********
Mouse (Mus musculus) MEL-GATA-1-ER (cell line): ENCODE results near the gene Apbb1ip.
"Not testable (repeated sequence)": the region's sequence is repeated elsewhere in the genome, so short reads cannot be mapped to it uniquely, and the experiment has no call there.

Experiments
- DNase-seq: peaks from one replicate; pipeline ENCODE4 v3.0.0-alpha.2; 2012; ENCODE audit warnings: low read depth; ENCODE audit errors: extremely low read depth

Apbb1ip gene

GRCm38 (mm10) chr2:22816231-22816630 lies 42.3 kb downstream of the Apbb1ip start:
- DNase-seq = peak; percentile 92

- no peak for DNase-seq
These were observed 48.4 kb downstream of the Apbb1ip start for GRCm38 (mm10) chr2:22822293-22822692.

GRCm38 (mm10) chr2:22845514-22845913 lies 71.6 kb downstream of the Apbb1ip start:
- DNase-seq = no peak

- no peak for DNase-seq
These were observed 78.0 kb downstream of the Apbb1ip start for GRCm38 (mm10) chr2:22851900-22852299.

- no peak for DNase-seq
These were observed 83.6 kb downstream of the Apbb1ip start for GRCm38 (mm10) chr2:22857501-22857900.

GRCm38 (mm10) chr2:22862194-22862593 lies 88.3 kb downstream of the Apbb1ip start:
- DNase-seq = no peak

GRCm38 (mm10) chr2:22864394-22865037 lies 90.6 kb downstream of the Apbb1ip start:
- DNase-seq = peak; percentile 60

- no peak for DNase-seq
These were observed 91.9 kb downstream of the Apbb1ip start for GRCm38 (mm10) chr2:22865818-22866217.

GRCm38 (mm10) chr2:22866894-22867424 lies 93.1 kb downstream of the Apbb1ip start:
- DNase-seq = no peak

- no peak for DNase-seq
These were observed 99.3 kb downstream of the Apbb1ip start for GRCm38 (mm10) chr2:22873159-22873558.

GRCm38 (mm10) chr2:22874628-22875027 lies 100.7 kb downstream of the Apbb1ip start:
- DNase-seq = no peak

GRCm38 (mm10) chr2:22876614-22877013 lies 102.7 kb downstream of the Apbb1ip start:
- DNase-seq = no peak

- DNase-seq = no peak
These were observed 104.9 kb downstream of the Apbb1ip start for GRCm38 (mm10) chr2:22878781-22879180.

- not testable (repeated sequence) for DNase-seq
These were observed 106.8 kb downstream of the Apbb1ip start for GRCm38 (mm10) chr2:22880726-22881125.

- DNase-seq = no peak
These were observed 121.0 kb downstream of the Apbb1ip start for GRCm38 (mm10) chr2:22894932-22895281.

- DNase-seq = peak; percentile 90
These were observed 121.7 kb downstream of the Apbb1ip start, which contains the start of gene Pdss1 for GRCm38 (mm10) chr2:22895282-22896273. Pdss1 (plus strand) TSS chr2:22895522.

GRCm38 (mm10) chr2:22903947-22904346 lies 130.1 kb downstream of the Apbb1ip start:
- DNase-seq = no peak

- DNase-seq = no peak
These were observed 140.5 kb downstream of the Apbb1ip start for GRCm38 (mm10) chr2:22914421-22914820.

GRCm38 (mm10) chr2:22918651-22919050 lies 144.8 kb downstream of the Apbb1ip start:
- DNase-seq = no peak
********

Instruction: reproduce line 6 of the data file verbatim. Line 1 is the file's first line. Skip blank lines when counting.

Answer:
GRCm38 (mm10) chr2:22816231-22816630 lies 42.3 kb downstream of the Apbb1ip start: